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Celebrating The Life of James R. Hoffa

Celebrating The Life of James R. Hoffa

On February 14, Teamsters around the country will remember and honor one of the most dedicated and visionary leaders in the labor movement—James R. Hoffa, who served as Teamsters General President from 1957-1971.

Hoffa was born on February 14, 1913, in Brazil, Indiana. Following the death of his coal miner father when he was seven, Hoffa began taking on odd jobs to help support his family. The family moved to Detroit, Michigan in 1924, hoping to find better economic opportunities.

He left school in his teens and went to work as a warehouseman for Kroger grocery stores. It was there that he was initiated into the labor movement. In 1932, angry over poor working conditions and unfair treatment of workers, Hoffa, then 19 years old, led fellow workers in a strike against the company.

Hoffa joined the Teamsters in 1933, and quickly rose in the ranks of the union. He became a business agent for Local 299 in Detroit in 1933, and then was elected president of the local in 1937. He further developed his leadership abilities by forming the Michigan Conference of Teamsters in the early 1940s. He was a tireless organizer for the union, and champion of labor concerns. He even met his wife, Josephine, when she was on strike against the company where she worked.

His natural skills and easy rapport with rank-and-file workers did not go unnoticed. In 1952, he was named a Vice President to the General Executive Board of the International Brotherhood of Teamsters, and in 1957 he was elected General President at the national convention.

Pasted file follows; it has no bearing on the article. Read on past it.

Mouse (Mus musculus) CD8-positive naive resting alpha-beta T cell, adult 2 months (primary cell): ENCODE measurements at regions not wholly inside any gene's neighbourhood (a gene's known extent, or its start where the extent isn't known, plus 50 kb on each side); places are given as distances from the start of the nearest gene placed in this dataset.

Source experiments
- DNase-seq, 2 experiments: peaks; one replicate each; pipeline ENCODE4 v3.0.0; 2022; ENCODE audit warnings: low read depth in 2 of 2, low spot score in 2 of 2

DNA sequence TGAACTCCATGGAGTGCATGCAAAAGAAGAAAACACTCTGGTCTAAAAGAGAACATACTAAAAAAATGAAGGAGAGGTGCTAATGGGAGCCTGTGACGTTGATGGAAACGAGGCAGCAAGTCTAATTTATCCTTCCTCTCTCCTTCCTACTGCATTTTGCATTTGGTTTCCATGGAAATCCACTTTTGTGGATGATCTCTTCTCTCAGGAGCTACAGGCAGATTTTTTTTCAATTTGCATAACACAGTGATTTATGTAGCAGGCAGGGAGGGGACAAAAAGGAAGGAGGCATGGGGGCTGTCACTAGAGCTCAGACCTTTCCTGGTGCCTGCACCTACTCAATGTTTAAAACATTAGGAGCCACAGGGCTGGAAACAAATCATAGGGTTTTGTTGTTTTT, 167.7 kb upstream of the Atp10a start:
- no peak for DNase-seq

Hoffa was very popular with union members, and was again elected General President in 1961. He developed a well-earned reputation among his peers as a tough and effective bargainer, and worked hard to expand the number of working men and women who were protected by union contracts. Under his leadership, the union's membership rose to include more than two million workers.

His crowning achievement was the 1964 National Master Freight Agreement, which united more than 400,000 over-the-road drivers under one contract. This contract, a feat that had been declared virtually impossible by many, lifted more workers out of poverty and into the middle class than any other single event in labor history.

Hoffa’s devotion to the Teamsters and their families is legendary. His whole life was dedicated to bettering the lives of all working families. He was ahead of his time in many ways in this fight, understanding the importance of a strong political voice for the union and the creation an active, educated working class. In 1959 Hoffa, with the help of his wife Jo and the women’s auxiliary arm of the union, developed the Democratic, Republican, Independent Voter Education project (DRIVE) to promote political activism in the union. He also championed the role of education, believing it was the birthright of every American, not just the privileged few. In 1966, he ardently supported the union’s first scholarship fund.

In recognition of his tireless service to the union and its members, he was named General President Emeritus for life. In 1999, he was inducted into Labor’s International Hall of Fame. The Teamsters also celebrate his memory and achievement through the James R. Hoffa Memorial Scholarship Fund, which awards hundreds of thousands of dollars each year in scholarship grants to Teamster children attending college.

Hoffa’s ceaseless work on behalf of laborers here and abroad elicited unabashed feelings of respect, admiration and loyalty from workers everywhere that is still alive today.


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